I Finally Feel Like Her Mother

Angie holding Leia, smiling at cameraAngie Wagner

After several days of bedrest trying to prevent an early birth, my daughter was born at 32 weeks, weighing 4 pounds 8 ounces. Since my water broke three days earlier, she’d managed to lodge herself up under my ribcage. She was transverse with a hand presenting. The birth became an emergency cesarean due to sudden, massive blood loss.  I was so scared.  The doctor couldn’t get my baby out, even with a T-shaped incision.  At one point there were three people pushing and pulling. The doctor started calling for help and then for a vacuum.  It must have worked.

But why didn’t I hear her cry? There was no “it’s a healthy baby girl!” No celebrating. No holding her above the curtain. Instead what my husband saw was a white, lifeless baby girl ripped from my stomach and a massive pool of blood all over the floor. People were scrambling. He recalls the bloody footprints. I’m sure that image will forever haunt him.

She was whisked away and the OB looked at Mike and said, “If you believe, just pray.” So that’s what we did.

Hours later, I was able to visit her in the NICU. She was so sweet. I just talked to her, held her little finger and knew from that moment on she was a fighter. My princess warrior.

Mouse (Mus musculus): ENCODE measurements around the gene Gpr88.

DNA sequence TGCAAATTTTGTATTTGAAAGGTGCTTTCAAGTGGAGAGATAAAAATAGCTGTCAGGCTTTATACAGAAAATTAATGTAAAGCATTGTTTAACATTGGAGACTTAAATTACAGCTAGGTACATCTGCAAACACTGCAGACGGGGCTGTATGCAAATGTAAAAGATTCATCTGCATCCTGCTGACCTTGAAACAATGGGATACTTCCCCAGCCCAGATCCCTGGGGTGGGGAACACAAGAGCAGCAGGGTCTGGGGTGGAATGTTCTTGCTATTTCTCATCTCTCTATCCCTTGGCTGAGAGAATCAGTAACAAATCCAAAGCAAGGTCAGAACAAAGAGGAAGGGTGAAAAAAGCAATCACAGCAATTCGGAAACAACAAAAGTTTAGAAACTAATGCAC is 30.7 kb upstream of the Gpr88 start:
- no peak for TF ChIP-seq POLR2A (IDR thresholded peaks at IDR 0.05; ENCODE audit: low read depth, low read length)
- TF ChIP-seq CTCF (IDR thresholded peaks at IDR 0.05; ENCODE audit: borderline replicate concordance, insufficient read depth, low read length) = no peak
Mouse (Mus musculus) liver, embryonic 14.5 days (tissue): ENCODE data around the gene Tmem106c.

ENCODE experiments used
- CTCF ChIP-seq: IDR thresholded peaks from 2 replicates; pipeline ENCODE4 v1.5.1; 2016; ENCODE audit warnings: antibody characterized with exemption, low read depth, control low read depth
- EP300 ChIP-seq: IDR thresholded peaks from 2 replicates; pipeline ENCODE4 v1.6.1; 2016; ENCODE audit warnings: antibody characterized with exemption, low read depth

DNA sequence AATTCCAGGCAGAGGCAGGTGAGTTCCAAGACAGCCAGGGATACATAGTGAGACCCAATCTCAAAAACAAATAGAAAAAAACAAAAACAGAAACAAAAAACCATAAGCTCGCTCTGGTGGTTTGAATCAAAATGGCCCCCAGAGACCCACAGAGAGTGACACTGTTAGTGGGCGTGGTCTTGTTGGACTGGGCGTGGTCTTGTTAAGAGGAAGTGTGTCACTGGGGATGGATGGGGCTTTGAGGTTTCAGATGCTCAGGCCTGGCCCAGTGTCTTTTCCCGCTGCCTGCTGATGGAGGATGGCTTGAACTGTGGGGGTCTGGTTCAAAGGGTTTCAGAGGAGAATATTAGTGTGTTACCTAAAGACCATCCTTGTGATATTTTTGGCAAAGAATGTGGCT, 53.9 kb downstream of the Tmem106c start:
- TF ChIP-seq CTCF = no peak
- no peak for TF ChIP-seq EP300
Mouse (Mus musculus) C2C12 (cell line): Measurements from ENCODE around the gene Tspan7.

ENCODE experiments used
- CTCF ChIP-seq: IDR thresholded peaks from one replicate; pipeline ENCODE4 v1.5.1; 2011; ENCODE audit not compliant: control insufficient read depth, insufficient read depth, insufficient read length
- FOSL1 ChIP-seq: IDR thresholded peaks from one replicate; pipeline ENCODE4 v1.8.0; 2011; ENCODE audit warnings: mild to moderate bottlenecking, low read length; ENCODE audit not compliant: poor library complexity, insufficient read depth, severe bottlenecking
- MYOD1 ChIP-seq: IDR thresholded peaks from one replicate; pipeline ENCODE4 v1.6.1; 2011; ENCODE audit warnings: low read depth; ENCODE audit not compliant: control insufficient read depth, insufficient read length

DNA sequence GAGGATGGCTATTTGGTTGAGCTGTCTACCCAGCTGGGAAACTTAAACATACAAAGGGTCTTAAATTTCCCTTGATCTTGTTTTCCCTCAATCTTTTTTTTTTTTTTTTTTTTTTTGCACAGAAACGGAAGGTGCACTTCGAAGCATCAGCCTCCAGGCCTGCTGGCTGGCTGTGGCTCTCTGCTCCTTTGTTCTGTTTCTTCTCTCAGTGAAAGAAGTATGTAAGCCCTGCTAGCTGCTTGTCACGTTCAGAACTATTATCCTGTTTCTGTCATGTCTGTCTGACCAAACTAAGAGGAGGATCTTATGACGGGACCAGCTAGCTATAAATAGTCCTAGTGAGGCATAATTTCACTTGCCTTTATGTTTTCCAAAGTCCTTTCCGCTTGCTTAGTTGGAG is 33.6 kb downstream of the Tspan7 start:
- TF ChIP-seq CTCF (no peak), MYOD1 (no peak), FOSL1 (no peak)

She was in the NICU for the first month of her life.

They wouldn’t let me nurse her because they said it would tire her out, she’d never latch, etc. They wouldn’t even let us try! She was small — but doing great in terms of development!

I practically had to beg them to even get to hold her. Certain nurses would only let me hold her 10 – 15 minutes at a time and would then make her rest for the duration of their shift.

They also only let me do skin-to-skin maybe five times during the duration of her stay. I was having such a hard time pumping, and I really needed that skin-to-skin time!  But they just said it would wear her out.

Discharge day–37 weeks, Leia’s first nursing!

Bonding was so hard.   She was my daughter; but I didn’t feel like her mother. I was able to hold her but had to give her back. It was emotionally draining.

Looking back I wish I would have said or done something about it, but I know I can’t dwell on that. I just did what I could to get by.

But on discharge day, I sat on the bed, grabbed a pillow and guess what that little girl did? She latched. And she ate. She ate for 30 minutes which shocked all the nurses. We could hear her gulping & swallowing! I was so proud of her. Of us. Once discharged and allowed to nurse, we really started to bond.

We’ve battled latch issues, tongue-tie, low supply, food intolerances, reflux, no sleep, colic, etc., and Leia doesn’t sleep well.  Here we are, though. I type this as my almost 13 pound, four month-old is nursing away on my lap! The days are hard, and the nights are long but worth it. This journey has tested my faith and my sanity, but we’ve made it through. I’m excited to see how our sparkly little Leia bug will continue to keep us on our toes!

With the help of breastfeeding, she knows me now as comfort, safety, and love. And I feel like her mother.

Angie holding Leia in front of a Christmas tree

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